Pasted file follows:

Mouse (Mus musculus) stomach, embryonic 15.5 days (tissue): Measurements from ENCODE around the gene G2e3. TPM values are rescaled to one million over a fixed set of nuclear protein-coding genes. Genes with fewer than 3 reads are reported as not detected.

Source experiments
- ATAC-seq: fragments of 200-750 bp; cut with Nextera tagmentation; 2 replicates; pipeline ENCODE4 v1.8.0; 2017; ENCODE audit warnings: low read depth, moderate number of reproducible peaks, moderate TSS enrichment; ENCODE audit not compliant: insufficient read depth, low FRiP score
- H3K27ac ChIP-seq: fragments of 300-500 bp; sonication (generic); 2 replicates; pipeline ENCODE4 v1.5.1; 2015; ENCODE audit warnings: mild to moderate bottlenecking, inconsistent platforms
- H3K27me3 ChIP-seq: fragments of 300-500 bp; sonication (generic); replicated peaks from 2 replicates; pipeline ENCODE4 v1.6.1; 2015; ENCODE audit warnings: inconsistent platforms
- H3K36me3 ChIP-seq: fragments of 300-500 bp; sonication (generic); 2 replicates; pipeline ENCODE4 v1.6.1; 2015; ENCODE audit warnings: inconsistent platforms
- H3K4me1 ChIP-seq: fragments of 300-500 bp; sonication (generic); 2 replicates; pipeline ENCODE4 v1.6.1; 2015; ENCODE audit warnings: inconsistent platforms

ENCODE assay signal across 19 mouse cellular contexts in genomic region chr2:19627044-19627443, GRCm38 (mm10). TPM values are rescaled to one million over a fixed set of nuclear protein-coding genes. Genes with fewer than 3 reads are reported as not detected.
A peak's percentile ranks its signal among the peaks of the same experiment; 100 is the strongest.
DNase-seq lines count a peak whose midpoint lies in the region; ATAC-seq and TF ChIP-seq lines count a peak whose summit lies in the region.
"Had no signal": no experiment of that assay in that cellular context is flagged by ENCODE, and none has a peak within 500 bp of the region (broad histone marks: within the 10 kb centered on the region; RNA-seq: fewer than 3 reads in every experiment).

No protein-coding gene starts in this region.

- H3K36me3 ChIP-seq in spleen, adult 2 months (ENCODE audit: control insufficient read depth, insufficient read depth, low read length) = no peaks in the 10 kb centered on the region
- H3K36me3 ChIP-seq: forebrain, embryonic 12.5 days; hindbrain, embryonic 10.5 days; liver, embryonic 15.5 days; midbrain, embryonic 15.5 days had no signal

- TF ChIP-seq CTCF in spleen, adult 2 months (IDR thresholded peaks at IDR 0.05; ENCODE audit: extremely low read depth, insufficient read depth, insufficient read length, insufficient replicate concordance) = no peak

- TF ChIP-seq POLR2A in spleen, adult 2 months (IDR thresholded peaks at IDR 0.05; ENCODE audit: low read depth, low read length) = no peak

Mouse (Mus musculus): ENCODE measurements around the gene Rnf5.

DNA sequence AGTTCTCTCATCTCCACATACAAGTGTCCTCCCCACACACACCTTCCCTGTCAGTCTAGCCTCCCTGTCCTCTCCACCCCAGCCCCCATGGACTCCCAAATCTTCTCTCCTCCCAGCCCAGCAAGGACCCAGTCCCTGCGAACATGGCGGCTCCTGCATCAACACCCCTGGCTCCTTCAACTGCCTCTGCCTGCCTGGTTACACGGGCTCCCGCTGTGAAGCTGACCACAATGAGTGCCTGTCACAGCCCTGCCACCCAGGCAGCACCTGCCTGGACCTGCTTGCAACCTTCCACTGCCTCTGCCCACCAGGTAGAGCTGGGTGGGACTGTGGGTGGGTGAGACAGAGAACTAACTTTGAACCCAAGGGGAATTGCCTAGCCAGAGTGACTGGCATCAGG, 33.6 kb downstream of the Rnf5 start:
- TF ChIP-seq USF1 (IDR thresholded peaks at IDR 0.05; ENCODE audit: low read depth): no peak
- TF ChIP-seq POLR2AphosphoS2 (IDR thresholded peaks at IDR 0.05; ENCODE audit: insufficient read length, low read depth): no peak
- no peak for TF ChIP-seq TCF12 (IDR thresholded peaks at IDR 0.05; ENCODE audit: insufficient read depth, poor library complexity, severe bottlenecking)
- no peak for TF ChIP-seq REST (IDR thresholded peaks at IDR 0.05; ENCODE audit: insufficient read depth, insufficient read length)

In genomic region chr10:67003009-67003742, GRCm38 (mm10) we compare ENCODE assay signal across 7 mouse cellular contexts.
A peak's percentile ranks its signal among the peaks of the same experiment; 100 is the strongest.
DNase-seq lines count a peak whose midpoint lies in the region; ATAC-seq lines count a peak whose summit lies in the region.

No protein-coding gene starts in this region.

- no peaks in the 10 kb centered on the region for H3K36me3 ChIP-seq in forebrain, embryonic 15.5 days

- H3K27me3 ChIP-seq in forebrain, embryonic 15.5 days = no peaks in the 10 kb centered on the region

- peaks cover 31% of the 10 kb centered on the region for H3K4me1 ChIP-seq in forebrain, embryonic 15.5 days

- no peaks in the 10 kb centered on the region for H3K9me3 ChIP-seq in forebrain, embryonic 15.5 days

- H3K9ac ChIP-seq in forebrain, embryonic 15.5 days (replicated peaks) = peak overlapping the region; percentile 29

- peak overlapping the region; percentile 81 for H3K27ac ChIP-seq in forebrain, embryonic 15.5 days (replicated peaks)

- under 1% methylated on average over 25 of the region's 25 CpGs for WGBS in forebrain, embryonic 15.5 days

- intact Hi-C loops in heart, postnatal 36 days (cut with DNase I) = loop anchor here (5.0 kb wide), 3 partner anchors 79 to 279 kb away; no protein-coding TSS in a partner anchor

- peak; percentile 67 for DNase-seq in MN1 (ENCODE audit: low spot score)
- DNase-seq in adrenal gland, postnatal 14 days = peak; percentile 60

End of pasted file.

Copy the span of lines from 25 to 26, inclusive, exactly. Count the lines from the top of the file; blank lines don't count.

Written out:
DNase-seq lines count a peak whose midpoint lies in the region; ATAC-seq lines count a peak whose summit lies in the region.

No protein-coding gene starts in this region.